MADDOW: Yes. And Obama number, I mean, just to put that in context, too, in historical terms, the Obama number at 1.8 was a remarkable number. Obviously, there were so many things about that moment in history and also he was -- George W. Bush was incredibly unpopular, this new president was incredibly popular, the first African-American president, so many things made that possible. I don`t know that we`ll ever see that again.

The next-closest record to that was like a third behind it. That was LBJ in 1965 with 1.2 million. So, nobody`s ever gotten close to what Barack Obama did in 2009, right? That`s an unattainable number for anybody any time soon.

BESCHLOSS: And unlikely to see something like that. It`s meaningful for Trump, because he has said, he`s relying on his presidential term by essentially being able to say to Congress, members of Congress, Republicans who don`t like him or who are skeptical of him, you know, you better vote with me on these controversial programs or else I`ll tell the voters in your district or state to vote against you. If his numbers are down, that`s a pretty weak threat and he`s going to have a hard time getting those passed.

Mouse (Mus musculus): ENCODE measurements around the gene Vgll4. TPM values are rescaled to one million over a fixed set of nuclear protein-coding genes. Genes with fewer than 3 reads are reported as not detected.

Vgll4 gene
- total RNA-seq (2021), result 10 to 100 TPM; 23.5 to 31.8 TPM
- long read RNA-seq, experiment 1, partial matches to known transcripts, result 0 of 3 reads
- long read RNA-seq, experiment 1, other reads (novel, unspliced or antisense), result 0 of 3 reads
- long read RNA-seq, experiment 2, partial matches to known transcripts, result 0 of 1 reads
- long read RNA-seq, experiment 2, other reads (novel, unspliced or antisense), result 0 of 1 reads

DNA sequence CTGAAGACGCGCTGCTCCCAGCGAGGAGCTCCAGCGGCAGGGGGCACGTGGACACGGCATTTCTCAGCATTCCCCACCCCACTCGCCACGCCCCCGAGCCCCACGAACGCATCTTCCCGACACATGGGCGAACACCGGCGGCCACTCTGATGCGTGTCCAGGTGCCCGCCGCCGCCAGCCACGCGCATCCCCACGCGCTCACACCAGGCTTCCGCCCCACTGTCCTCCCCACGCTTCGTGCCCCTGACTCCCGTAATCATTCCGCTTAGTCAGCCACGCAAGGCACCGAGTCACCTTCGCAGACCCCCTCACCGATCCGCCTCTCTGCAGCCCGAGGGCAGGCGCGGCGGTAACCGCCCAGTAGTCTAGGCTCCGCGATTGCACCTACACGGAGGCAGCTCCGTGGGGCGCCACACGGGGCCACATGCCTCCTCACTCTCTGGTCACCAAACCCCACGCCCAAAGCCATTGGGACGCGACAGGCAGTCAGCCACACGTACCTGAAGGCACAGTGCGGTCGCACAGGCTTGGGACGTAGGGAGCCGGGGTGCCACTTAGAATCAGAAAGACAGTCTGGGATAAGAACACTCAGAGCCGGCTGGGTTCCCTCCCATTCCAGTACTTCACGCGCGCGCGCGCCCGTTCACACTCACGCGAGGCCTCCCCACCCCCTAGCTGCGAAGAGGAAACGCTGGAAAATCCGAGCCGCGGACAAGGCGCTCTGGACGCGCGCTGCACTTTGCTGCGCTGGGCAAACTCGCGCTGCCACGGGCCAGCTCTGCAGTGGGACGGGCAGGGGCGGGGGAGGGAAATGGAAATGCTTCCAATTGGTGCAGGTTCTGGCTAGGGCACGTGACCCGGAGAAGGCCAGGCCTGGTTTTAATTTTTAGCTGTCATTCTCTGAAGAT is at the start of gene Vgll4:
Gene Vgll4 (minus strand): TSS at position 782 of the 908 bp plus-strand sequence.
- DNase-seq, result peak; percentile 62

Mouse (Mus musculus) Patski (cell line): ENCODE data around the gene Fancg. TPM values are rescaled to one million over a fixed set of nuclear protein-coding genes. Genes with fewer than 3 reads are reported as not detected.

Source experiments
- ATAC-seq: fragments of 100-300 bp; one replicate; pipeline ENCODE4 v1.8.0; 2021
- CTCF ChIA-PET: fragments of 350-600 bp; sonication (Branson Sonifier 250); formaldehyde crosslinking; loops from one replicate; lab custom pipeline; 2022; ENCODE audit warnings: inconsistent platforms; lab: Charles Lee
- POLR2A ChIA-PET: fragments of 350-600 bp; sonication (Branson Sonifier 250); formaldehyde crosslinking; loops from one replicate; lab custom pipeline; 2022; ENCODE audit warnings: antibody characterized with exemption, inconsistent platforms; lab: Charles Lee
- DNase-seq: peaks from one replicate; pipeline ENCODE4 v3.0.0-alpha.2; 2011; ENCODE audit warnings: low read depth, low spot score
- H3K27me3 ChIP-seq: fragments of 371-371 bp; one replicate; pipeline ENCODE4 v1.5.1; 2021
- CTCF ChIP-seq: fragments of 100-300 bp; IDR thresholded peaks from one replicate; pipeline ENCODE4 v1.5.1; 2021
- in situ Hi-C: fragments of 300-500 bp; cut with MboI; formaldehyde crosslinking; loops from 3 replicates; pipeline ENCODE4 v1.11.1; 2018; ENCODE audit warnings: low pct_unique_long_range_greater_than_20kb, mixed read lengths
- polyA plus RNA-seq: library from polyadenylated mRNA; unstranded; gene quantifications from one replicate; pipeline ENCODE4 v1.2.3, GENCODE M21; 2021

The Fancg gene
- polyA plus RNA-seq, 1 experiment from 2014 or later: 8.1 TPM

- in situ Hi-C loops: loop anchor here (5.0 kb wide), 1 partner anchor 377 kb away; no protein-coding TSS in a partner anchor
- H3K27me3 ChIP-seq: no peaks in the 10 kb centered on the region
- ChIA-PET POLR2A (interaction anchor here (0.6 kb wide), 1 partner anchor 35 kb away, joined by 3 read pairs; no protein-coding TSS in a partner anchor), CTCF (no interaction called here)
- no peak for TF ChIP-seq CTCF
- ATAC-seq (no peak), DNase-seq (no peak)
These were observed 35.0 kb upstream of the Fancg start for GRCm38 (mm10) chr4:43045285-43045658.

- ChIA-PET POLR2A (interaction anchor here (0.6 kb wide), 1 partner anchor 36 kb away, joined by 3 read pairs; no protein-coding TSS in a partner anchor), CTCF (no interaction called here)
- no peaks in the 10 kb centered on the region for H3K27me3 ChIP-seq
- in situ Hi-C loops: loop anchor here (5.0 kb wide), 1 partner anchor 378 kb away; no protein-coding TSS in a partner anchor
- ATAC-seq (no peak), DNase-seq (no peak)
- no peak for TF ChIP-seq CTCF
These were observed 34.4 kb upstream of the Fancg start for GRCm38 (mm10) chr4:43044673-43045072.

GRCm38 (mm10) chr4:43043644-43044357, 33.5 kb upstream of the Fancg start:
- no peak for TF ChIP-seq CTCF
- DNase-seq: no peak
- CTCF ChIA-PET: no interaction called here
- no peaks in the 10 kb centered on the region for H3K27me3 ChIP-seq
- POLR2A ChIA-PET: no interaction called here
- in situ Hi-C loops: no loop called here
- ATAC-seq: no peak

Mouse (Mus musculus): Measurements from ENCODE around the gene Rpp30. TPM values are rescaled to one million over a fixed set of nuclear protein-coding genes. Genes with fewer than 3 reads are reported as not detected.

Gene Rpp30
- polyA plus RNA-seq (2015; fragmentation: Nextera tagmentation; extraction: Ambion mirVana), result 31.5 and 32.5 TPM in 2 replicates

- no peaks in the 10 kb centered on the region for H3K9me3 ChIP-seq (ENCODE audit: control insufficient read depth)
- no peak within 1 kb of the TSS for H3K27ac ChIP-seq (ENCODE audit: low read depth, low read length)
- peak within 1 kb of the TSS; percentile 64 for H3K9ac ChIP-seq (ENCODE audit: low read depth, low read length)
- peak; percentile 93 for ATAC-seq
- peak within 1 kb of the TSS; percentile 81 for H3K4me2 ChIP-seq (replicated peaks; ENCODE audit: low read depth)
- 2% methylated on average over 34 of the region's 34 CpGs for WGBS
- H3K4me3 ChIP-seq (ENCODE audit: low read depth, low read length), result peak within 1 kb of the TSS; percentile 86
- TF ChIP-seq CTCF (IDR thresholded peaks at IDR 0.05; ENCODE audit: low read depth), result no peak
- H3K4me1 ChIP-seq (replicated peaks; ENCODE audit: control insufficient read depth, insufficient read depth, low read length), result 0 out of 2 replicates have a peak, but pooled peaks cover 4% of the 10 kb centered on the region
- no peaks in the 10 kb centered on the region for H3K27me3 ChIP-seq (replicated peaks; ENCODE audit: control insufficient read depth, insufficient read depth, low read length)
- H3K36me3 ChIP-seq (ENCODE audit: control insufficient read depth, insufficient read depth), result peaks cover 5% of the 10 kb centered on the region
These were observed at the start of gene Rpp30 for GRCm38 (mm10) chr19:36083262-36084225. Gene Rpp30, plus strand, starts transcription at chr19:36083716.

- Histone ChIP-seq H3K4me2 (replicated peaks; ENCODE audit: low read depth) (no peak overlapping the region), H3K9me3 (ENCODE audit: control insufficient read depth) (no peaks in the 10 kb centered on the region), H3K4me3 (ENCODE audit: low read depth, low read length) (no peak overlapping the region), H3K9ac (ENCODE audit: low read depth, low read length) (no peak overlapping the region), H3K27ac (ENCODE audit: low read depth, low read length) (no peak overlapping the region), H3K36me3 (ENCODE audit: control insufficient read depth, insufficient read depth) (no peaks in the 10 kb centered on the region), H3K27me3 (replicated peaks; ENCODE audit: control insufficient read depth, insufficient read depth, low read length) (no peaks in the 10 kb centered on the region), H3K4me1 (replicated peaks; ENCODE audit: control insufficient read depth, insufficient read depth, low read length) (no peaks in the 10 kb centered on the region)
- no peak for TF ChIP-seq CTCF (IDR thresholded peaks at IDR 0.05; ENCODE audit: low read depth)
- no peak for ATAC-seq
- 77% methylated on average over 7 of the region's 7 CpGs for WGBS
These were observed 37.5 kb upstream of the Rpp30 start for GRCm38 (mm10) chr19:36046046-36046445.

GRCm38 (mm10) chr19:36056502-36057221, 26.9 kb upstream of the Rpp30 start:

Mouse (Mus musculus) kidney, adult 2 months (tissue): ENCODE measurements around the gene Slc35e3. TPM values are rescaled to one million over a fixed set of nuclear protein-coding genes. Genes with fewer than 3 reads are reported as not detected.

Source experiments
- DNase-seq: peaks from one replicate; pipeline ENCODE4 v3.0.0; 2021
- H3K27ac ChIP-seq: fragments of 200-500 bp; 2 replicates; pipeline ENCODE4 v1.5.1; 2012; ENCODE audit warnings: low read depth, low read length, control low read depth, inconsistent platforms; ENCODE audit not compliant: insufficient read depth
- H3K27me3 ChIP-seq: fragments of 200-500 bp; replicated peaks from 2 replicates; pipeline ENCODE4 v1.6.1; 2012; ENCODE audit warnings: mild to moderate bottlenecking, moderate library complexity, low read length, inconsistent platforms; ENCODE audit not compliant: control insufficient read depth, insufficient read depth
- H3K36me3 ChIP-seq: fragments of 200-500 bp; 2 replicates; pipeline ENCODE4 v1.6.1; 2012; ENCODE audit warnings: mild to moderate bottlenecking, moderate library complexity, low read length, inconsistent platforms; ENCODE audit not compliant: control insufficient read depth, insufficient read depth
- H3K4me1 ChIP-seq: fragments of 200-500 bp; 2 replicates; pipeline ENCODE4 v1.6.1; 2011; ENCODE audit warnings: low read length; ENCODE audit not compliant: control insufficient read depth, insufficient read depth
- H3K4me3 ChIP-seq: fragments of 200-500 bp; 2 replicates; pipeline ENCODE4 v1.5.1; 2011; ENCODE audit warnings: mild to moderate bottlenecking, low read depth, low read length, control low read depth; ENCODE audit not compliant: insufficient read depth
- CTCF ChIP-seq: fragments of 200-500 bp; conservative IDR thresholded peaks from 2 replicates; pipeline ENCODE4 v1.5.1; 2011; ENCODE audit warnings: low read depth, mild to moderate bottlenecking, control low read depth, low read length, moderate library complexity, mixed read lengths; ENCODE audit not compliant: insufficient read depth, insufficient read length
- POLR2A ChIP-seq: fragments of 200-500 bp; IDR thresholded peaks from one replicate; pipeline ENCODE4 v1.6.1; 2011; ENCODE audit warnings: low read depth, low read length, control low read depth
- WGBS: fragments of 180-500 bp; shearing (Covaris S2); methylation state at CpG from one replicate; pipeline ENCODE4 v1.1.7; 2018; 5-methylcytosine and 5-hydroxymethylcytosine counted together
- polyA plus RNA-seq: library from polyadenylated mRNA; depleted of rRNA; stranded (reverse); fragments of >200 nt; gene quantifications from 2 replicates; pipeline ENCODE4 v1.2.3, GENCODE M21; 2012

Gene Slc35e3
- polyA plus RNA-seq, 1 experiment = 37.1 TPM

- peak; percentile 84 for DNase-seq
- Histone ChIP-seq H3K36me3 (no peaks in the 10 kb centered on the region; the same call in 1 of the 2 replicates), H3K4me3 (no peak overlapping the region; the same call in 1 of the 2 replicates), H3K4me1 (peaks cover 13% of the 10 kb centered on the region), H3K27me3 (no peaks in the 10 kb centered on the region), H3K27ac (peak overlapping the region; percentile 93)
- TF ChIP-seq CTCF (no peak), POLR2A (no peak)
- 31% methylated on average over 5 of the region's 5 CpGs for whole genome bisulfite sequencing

MADDOW: He`s been so explicit about that threat. That threat is often implied by a lot of presidents but this one he`s been saying, I won your state by x amount and I`ll go back there.

BESCHLOSS: And you better be afraid. And it either works or doesn`t and we will see.

MADDOW: Yes, it doesn`t work when you`re at 38 percent approval rating.

BESCHLOSS: I would say that`s right.

MADDOW: Michael Beschloss, NBC News presidential historian, Michael, it`s always good to have you here.

BESCHLOSS: Always good to see you, Rachel.

MADDOW: Much more ahead tonight. Please do stay with us.


MADDOW: Maybe the first thing to know about the nominee to be secretary of education is that she`s sitting not just on one but two enormous family fortunes. Betsy DeVos is very, very, very wealthy, and for ethics officials, that sheer amount of her wealth and the sprawl of her financial interests makes her difficult to vet. I mean, you`ve got to know what she`s got in terms of assets and financial entanglements in order to know where she may have a conflict of interest with her new job. But how do you sort that out?